What do we call those people who share and prepare Montessori environments? Are they Teachers? Guides? Directors? Facilitators? You'll find special language in most Montessori schools to reflect the distinct role we believe adults play in the environment. You may have heard about it during an admissions tours or been chided about it by your own child the first time you accidentally asked about their teacher.
Many Montessori schools choose language that pushes back on the direct instruction suggested by the term, "Teacher." In an effort to better capture the work of adults, we steer clear of labels that define what adults do here in ways that evoke traditional expert-student relationships. Instead, we find terms that indicate a support role, like a person who is there to guide or encourage or suggest possible paths to the child, but who does not teach them directly.
There is a limit to language, though, and each term that we select narrows our shared understanding of what we do here and how we do it. That is not to suggest that we should just do away with labels entirely, but be aware that your child's teacher does much more than just guide them. Indeed, the work of a Montessori teacher is more complicated than could be encapsulated by a single term. And, because Montessori environments are both prepared for the specific children they serve and responsive to the dynamic needs those children express, any one day could entail an endless number of roles for the "teacher."
You may hear Montessorians describe their role as, "Scientist, Servant and Saint." We are scientists, observing children to understand their unique needs and ways of understanding the world. Those observations inform our role as servants, preparing environments within which we believe that the children can thrive. And within those environments, we simultaneously aspire to be saints, modeling for children the peacefulness, empathy and responsiveness we hope they'll demonstrate themselves.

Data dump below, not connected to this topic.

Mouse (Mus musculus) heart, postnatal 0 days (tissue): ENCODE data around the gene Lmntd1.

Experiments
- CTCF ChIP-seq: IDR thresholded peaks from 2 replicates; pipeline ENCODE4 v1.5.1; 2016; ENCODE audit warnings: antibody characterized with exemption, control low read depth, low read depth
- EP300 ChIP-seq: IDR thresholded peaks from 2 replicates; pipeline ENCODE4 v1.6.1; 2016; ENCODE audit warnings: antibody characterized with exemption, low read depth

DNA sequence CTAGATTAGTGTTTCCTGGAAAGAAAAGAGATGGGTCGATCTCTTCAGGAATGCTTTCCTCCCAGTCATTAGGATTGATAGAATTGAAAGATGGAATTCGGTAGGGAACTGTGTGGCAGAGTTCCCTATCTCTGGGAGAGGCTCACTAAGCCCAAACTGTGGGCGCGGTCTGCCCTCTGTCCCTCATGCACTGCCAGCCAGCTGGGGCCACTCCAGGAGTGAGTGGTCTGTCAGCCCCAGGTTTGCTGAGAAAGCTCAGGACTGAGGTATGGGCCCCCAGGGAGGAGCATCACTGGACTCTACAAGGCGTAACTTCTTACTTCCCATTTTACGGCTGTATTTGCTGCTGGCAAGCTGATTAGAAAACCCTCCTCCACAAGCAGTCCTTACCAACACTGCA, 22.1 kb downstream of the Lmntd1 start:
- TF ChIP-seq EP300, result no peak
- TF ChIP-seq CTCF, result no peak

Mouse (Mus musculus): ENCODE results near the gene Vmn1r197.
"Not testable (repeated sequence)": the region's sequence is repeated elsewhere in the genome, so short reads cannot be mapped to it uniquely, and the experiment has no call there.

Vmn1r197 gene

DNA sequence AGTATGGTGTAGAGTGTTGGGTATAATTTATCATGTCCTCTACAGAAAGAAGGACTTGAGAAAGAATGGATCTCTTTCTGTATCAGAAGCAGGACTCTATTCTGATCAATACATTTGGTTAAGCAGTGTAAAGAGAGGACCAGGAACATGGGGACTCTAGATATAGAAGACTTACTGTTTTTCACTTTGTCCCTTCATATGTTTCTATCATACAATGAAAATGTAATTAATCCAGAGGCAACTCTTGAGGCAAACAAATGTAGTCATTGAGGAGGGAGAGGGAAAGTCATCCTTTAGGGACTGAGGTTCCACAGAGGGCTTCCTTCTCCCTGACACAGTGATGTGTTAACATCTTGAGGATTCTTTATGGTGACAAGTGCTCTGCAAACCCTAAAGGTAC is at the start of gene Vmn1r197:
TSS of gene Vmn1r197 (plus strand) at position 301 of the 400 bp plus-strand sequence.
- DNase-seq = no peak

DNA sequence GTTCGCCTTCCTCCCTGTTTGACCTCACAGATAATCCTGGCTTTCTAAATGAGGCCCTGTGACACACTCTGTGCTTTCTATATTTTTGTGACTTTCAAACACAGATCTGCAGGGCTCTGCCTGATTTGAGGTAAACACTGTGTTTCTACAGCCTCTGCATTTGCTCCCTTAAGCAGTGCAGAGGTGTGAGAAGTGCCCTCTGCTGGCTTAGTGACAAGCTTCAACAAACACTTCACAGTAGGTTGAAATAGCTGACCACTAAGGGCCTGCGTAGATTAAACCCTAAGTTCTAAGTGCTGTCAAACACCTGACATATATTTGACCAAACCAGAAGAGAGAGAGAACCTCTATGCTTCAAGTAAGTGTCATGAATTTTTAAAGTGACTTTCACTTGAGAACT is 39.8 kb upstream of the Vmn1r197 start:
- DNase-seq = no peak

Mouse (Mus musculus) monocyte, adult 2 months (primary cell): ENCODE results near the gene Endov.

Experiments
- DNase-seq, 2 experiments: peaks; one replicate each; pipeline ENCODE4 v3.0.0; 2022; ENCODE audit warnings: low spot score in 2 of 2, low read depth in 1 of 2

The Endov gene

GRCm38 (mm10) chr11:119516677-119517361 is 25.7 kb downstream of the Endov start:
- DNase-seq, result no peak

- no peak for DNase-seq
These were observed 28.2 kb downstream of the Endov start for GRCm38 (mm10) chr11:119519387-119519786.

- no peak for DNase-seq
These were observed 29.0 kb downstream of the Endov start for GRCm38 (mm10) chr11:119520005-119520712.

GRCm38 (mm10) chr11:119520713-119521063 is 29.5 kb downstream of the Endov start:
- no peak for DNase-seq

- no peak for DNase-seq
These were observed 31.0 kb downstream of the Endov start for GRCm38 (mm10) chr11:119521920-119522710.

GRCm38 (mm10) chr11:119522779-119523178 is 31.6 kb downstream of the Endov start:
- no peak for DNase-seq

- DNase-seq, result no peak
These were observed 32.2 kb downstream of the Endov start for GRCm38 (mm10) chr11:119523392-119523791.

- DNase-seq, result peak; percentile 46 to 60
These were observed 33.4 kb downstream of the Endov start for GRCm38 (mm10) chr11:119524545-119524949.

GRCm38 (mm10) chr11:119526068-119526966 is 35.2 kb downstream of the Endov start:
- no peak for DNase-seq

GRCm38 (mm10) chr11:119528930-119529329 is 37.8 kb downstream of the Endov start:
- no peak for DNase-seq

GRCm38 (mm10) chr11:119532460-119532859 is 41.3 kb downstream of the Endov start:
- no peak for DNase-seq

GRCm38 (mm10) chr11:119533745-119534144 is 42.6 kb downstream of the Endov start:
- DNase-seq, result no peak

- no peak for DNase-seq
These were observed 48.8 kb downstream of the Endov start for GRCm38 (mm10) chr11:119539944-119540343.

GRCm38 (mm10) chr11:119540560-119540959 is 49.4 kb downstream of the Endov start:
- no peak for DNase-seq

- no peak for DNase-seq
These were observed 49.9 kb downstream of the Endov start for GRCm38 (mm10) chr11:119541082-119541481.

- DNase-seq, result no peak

But we are also parent educators. And first responders. And conflict managers. We are zoologists and botanists, mathematicians and referees. We are sometimes bookkeepers, sometimes marketing gurus. Because we hope to prepare environments that are propelling and responsive to whatever needs the children demonstrate, and because we understand those needs to be diverse, complex and sometimes unpredictable, Montessorians must be prepared to play may roles at once. Even, sometimes, "teachers."
Use your school's choice of label as a starting point from which you can ask more informed questions about how Montessori looks here, about the work the adults expect themselves to contribute and the ways in which they limit or describe those contributions. But don't presume that any one label is going to completely capture the work completely. It's lofty work, described by labels inherently limited in their completeness. Let those labels initiate a conversation, knowing that, if all these things we say in Montessori are true, the label could describe, at least in part, anyone in service to the child, as much to the nature of classroom teachers as it is to role of parents. Remember what Montessori tells us, "Our aim is not merely to make the child understand, and still less to force him to memorize, but so to touch his imagination as to enthuse him to his innermost core."